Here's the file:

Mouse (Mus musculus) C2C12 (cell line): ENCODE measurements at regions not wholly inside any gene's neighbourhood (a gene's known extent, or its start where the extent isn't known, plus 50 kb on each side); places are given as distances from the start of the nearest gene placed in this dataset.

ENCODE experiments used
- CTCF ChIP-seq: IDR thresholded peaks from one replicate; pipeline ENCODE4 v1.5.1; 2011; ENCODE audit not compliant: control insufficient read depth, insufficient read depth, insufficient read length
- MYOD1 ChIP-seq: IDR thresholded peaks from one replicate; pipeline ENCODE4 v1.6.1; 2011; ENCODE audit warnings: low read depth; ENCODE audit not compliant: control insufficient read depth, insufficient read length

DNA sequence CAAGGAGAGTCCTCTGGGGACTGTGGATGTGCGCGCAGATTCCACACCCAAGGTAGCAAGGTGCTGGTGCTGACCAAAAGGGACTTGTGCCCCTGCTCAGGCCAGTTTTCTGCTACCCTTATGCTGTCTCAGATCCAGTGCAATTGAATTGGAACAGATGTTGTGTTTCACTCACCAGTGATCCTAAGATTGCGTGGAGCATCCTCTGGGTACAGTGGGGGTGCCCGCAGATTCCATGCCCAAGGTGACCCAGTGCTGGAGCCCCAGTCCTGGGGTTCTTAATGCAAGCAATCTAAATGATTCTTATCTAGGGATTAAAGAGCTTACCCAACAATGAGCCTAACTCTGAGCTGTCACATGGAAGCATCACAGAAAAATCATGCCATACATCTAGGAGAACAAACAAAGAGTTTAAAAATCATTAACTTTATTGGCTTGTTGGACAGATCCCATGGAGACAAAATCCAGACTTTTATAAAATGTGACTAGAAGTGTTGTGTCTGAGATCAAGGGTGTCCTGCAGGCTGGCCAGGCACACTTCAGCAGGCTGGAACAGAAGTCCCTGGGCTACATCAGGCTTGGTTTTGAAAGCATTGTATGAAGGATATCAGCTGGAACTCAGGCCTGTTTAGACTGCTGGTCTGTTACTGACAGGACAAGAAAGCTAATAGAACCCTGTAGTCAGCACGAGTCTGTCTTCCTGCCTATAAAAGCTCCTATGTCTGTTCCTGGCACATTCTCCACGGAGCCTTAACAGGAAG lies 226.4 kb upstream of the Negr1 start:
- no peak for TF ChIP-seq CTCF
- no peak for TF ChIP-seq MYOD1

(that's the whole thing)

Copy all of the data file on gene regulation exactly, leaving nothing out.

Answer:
Mouse (Mus musculus) C2C12 (cell line): ENCODE measurements at regions not wholly inside any gene's neighbourhood (a gene's known extent, or its start where the extent isn't known, plus 50 kb on each side); places are given as distances from the start of the nearest gene placed in this dataset.

ENCODE experiments used
- CTCF ChIP-seq: IDR thresholded peaks from one replicate; pipeline ENCODE4 v1.5.1; 2011; ENCODE audit not compliant: control insufficient read depth, insufficient read depth, insufficient read length
- MYOD1 ChIP-seq: IDR thresholded peaks from one replicate; pipeline ENCODE4 v1.6.1; 2011; ENCODE audit warnings: low read depth; ENCODE audit not compliant: control insufficient read depth, insufficient read length

DNA sequence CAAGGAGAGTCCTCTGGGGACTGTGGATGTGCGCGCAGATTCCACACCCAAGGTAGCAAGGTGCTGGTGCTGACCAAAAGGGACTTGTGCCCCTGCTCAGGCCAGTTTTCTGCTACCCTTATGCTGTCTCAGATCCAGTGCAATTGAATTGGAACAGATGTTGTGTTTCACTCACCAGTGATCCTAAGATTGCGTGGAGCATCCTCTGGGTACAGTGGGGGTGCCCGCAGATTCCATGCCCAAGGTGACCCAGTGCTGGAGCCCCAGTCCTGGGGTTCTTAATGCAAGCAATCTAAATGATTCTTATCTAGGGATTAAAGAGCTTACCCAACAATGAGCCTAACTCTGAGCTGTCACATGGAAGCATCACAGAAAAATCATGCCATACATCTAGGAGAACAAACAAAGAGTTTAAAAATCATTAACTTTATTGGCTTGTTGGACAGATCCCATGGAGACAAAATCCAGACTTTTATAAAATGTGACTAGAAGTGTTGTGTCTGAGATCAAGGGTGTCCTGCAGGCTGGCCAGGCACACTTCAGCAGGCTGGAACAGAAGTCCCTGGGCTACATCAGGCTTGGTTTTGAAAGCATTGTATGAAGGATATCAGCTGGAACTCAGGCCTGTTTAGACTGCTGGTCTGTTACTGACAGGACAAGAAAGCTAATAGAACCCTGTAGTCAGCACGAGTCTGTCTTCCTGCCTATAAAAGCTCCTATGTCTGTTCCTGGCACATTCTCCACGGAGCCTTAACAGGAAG lies 226.4 kb upstream of the Negr1 start:
- no peak for TF ChIP-seq CTCF
- no peak for TF ChIP-seq MYOD1